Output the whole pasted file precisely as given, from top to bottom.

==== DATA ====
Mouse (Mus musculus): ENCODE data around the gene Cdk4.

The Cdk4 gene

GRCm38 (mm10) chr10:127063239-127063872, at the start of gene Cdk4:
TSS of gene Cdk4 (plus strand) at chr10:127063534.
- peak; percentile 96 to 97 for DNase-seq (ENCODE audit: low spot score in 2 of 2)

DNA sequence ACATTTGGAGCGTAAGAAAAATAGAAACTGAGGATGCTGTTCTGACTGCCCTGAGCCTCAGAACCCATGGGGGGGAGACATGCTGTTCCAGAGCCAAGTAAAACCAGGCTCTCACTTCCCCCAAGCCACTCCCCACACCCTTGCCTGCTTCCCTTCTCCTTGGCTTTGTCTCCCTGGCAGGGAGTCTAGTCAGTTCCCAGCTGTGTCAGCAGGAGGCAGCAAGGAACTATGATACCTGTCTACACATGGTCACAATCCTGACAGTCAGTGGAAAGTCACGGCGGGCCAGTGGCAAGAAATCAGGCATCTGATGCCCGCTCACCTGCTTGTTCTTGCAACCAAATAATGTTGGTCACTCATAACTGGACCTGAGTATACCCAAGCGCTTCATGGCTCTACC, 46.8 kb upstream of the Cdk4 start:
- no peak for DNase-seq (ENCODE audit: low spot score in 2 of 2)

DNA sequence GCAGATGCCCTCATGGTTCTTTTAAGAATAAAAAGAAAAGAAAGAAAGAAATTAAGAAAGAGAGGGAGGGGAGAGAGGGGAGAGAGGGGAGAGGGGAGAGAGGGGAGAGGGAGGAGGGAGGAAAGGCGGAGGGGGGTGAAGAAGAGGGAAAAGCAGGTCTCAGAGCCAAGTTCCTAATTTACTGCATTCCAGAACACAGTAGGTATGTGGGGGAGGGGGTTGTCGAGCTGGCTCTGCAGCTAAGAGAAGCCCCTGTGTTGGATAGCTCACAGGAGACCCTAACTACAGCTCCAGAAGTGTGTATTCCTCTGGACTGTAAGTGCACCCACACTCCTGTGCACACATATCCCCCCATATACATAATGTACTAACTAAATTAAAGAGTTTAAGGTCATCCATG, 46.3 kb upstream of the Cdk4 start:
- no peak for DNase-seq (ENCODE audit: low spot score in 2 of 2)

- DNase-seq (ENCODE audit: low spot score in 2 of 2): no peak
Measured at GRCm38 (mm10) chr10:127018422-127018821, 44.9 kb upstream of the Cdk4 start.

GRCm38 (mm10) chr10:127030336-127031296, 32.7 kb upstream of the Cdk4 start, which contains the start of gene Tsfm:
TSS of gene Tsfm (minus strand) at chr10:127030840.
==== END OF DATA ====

Mouse (Mus musculus): ENCODE data around the gene Cdk4.

The Cdk4 gene

GRCm38 (mm10) chr10:127063239-127063872, at the start of gene Cdk4:
TSS of gene Cdk4 (plus strand) at chr10:127063534.
- peak; percentile 96 to 97 for DNase-seq (ENCODE audit: low spot score in 2 of 2)

DNA sequence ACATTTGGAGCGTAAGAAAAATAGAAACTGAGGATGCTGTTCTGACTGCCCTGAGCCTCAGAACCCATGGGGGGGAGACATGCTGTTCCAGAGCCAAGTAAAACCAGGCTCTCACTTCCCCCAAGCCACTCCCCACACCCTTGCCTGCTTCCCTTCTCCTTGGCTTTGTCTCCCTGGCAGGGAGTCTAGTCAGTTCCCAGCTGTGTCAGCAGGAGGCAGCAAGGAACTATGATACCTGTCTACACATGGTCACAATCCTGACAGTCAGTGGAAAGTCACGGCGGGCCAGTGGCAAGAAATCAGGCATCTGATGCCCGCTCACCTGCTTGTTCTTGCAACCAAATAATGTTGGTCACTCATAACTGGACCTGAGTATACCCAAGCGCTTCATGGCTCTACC, 46.8 kb upstream of the Cdk4 start:
- no peak for DNase-seq (ENCODE audit: low spot score in 2 of 2)

DNA sequence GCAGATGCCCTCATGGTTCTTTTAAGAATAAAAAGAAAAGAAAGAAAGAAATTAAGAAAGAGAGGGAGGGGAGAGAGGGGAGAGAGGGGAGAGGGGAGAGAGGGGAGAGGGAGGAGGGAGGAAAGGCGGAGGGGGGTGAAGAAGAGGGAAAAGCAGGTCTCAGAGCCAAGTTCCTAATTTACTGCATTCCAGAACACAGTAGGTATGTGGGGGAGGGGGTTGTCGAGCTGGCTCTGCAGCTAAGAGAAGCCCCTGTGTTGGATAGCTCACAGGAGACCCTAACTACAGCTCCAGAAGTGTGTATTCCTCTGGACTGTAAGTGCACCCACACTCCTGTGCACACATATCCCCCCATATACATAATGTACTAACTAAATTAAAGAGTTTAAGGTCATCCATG, 46.3 kb upstream of the Cdk4 start:
- no peak for DNase-seq (ENCODE audit: low spot score in 2 of 2)

- DNase-seq (ENCODE audit: low spot score in 2 of 2): no peak
Measured at GRCm38 (mm10) chr10:127018422-127018821, 44.9 kb upstream of the Cdk4 start.

GRCm38 (mm10) chr10:127030336-127031296, 32.7 kb upstream of the Cdk4 start, which contains the start of gene Tsfm:
TSS of gene Tsfm (minus strand) at chr10:127030840.